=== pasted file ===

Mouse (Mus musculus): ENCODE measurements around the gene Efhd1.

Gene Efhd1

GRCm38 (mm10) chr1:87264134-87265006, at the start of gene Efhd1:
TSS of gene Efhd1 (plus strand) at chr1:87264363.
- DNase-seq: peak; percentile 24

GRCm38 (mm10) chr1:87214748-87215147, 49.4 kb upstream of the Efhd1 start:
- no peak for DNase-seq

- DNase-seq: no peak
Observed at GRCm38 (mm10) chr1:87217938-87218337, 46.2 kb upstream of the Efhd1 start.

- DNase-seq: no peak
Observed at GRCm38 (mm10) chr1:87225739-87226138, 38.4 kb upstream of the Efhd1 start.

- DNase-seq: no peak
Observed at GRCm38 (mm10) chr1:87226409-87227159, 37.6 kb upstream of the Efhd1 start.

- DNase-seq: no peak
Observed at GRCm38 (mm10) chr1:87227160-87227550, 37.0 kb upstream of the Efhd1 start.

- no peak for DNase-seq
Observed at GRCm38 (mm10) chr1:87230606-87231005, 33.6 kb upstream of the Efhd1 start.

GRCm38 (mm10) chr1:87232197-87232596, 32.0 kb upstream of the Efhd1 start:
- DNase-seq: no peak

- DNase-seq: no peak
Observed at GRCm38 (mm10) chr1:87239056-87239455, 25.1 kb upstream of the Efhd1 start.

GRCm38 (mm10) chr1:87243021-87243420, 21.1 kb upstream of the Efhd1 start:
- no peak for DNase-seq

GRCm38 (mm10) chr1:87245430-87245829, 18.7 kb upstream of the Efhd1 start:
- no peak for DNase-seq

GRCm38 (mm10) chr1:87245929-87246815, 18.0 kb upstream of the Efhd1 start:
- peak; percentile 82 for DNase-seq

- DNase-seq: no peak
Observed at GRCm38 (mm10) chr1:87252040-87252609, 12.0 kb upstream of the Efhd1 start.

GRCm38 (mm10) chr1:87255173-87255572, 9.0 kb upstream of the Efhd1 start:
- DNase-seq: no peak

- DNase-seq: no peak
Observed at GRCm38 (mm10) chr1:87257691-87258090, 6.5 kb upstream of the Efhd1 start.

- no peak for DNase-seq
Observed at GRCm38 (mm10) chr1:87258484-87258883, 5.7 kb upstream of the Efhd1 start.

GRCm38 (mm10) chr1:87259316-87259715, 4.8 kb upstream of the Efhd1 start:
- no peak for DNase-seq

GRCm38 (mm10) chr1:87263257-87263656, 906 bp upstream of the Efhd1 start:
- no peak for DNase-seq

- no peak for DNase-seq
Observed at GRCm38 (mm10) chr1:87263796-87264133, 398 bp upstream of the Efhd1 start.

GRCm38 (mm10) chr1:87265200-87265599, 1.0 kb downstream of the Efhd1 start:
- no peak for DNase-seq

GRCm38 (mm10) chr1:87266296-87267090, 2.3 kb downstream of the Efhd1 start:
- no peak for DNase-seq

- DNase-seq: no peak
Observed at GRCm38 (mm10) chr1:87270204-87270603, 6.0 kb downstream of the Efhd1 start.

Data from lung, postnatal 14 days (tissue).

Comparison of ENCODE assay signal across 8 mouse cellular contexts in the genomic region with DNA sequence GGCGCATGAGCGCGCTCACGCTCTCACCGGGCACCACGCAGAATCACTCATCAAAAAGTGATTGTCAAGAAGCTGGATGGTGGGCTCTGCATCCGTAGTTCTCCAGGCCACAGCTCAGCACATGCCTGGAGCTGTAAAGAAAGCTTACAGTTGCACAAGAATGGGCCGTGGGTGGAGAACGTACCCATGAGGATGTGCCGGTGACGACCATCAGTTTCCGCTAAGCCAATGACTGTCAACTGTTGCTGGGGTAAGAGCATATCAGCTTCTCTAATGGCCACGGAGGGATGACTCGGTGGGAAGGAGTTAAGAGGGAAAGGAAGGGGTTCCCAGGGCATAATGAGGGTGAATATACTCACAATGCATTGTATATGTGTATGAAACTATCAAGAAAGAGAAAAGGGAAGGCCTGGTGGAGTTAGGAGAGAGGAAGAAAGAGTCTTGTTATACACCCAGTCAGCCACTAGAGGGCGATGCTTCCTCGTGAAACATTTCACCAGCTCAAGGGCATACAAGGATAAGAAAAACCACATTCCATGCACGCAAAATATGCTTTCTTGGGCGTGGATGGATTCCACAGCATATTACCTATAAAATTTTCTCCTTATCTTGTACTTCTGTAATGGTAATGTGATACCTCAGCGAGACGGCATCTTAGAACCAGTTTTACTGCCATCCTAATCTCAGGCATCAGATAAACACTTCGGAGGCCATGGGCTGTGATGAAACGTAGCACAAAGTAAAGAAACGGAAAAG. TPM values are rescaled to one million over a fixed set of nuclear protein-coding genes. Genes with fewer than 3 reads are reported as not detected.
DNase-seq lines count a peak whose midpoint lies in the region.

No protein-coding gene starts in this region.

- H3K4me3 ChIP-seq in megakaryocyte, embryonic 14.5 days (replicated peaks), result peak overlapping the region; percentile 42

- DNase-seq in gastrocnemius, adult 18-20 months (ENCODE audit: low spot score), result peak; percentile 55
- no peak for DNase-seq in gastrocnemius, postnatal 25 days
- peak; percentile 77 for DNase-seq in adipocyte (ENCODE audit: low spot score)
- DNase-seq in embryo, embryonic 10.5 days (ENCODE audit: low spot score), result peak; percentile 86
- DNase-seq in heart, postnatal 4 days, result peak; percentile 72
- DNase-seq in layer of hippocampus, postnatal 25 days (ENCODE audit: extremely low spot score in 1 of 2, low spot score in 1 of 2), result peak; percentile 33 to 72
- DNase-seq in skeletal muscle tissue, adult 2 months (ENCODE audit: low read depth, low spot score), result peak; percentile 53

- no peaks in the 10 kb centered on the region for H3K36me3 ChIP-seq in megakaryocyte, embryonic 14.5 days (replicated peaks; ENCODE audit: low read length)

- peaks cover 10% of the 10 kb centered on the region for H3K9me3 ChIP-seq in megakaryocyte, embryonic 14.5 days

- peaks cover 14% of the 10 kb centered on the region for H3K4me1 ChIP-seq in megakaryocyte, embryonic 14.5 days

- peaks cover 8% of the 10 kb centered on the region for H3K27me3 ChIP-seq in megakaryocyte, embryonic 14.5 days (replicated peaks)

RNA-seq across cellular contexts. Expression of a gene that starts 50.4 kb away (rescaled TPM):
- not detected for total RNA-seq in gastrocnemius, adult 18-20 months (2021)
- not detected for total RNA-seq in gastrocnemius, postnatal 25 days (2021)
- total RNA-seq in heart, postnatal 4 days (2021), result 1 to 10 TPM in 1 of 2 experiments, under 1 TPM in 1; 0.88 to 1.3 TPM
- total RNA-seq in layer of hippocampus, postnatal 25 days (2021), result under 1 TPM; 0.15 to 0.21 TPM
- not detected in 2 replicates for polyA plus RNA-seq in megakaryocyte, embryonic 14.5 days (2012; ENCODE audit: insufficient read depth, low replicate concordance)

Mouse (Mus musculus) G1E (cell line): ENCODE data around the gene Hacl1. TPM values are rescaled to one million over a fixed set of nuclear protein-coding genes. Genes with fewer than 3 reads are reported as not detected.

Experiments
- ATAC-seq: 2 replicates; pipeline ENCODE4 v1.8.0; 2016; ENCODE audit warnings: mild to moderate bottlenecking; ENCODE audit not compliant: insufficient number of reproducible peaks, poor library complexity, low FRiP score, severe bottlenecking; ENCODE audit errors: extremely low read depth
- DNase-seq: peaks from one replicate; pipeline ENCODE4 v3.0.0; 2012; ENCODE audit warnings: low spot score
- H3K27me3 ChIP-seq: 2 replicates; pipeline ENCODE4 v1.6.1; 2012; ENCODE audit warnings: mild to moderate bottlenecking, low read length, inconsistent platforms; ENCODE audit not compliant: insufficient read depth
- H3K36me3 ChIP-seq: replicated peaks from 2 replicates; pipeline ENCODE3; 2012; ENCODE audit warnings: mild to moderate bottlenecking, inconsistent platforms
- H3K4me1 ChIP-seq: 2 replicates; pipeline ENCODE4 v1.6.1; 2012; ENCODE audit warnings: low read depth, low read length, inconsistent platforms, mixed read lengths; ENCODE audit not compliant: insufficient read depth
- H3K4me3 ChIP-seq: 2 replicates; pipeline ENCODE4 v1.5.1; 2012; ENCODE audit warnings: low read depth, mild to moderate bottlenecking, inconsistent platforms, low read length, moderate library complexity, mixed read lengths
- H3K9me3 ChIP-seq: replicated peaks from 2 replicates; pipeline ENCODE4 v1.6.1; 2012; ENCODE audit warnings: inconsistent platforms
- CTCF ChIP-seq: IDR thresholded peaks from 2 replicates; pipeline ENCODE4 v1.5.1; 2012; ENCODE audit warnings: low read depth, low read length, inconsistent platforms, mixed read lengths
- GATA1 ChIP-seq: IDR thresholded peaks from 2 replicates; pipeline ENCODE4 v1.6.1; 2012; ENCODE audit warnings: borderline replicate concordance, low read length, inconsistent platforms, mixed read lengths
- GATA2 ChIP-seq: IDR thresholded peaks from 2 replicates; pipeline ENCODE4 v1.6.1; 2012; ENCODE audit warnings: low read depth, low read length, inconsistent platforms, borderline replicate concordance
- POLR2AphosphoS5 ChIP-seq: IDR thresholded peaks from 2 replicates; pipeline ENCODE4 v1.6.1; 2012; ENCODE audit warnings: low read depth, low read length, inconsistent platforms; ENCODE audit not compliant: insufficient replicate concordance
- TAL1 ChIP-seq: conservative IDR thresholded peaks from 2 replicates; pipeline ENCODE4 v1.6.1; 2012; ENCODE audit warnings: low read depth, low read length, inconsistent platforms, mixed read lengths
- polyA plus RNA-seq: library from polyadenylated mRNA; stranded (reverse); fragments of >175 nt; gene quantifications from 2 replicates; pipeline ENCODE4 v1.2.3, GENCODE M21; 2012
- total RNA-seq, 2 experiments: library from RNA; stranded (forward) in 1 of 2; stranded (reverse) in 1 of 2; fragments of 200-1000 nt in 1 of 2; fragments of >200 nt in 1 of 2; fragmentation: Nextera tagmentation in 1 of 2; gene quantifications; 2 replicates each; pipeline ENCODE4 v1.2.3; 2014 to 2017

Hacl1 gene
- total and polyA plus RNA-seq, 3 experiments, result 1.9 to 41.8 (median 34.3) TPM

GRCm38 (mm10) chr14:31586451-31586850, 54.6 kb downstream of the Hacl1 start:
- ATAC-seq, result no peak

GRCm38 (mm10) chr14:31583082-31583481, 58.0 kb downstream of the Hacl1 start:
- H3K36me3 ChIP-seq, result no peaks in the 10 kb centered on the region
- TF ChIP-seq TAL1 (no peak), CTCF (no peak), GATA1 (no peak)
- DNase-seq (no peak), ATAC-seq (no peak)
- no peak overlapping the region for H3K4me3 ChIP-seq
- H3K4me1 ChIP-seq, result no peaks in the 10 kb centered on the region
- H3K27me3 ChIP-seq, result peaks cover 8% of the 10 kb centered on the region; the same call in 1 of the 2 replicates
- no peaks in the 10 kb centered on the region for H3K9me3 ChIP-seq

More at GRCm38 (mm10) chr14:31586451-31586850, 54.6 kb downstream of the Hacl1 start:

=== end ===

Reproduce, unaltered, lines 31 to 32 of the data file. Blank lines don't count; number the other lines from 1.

- DNase-seq: no peak

- DNase-seq: no peak